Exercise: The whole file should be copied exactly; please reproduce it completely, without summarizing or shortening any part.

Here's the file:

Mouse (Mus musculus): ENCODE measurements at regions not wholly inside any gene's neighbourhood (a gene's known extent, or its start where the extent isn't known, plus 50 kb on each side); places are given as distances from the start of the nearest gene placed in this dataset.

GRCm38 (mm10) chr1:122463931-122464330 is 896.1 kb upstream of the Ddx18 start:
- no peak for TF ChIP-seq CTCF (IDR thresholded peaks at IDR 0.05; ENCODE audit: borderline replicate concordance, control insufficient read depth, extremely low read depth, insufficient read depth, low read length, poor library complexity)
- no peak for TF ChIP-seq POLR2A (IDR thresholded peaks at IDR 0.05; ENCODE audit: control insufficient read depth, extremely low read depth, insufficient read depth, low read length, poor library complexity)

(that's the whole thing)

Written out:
Mouse (Mus musculus): ENCODE measurements at regions not wholly inside any gene's neighbourhood (a gene's known extent, or its start where the extent isn't known, plus 50 kb on each side); places are given as distances from the start of the nearest gene placed in this dataset.

GRCm38 (mm10) chr1:122463931-122464330 is 896.1 kb upstream of the Ddx18 start:
- no peak for TF ChIP-seq CTCF (IDR thresholded peaks at IDR 0.05; ENCODE audit: borderline replicate concordance, control insufficient read depth, extremely low read depth, insufficient read depth, low read length, poor library complexity)
- no peak for TF ChIP-seq POLR2A (IDR thresholded peaks at IDR 0.05; ENCODE audit: control insufficient read depth, extremely low read depth, insufficient read depth, low read length, poor library complexity)